As you can tell, I'm also anything but a fan of the old "structured programming" adage that there should be one exit-point per function/method/script. Instead, I believe that whenever we strike a situtation that means we can't continue here, we should leave, by the most direct route possible. This is JUST a personal preference. You can make valid arguements for any approach.

One word of advise: Whatever you do, do it CONSISTENTLY! The programmer who (a few years down the track, when you've moved on) is charged with enhancing your code will catch-on quick enough to "your style". They may not like it, but that's really not important, so long as they UNDERSTAND it. There's always a trade-off between succinctness and explicitness... there is no "correct" style... just some styles seem to WORK better than others, in the long run.

KISS it my son, and booger to brevity.

Cheers. Keith.

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It will first set $this to $that, and then if $this == true, the contents of the if statement will be executed.

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You would be assigning the value of that to this and checking if this then evaluates to true.

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Yes, it first assigns and then checks if it's true.

Like when traversing MySQL tables:

while ($row = mysql_get_row($query)) {

When it doesn't work anymore (a false pops up), the loop breaks. It assigns and checks validity, all in one line.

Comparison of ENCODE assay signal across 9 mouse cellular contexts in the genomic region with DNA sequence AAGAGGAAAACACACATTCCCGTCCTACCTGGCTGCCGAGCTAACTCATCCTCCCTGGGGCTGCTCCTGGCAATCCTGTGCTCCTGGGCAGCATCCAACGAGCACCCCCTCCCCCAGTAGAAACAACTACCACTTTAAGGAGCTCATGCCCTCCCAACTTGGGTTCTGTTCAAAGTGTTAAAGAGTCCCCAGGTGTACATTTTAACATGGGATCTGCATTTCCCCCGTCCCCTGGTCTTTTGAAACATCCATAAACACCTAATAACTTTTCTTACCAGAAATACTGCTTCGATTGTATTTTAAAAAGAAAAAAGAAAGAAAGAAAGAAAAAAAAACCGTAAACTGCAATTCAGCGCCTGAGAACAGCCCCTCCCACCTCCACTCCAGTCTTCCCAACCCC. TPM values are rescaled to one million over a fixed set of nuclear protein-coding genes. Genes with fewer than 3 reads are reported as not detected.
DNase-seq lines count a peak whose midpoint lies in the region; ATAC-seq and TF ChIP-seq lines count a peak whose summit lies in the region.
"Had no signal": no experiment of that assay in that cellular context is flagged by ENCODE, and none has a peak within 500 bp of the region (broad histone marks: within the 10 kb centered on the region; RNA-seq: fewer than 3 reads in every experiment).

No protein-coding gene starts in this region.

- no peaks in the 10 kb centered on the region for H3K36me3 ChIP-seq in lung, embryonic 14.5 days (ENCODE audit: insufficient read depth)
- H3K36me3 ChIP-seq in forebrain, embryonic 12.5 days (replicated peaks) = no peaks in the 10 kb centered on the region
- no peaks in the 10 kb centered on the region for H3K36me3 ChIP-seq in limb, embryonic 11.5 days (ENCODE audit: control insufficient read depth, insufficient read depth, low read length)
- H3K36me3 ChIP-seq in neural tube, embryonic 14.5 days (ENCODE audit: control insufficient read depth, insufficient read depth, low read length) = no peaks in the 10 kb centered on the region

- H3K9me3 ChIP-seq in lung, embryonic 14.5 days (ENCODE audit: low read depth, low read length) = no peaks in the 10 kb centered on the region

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I want to say that it assigns as well as check the value, purely based on this code

while($row = mysql_fetch_assoc($query))
    // Query actions

Which we all know loops until there are no more results to process. mysql_fetch_assoc returns false when no results remain, but the value is still assigned, hence, it doesn't check that the value was assigned, but the value that was assigned.

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An assignment operation ($foo = 'bar') is an expression in which a value is assigned to a variable. The expression as a whole returns a value. The returned value is the value that was assigned.

So, if ($foo = 'bar') is synonymous to:

$foo = 'bar';
if ('bar') ...
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Some demo code

$false = false;
$true = true;
$someVar = true;

function someFunk() {
  return false;

if ($someVar = $false) {
  echo "True \n";
} else {
  echo "False \n";

if ($someVar = $true) {
  echo "True \n";
} else {
  echo "False \n";

if ($someVar = someFunk()) {
  echo "True \n";
} else {
  echo "False \n";

This outputs



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if (this = that)

step 1->
this=that; //copy data from that to this

step 2->
If copy succeed then the code became like this

if (1) //true

If copy failed then the code became like this

if (0) //false

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How would an assignment fail? –  deceze Apr 28 '11 at 4:04
if any, just in case ! –  Sourav Apr 28 '11 at 5:49
Sorry, wrong answer. :-P See other answers. –  deceze Apr 28 '11 at 5:58
$str='hi'; $str=print_r($array); –  Sourav Apr 28 '11 at 6:01
$str is now true. So...? –  deceze Apr 28 '11 at 6:04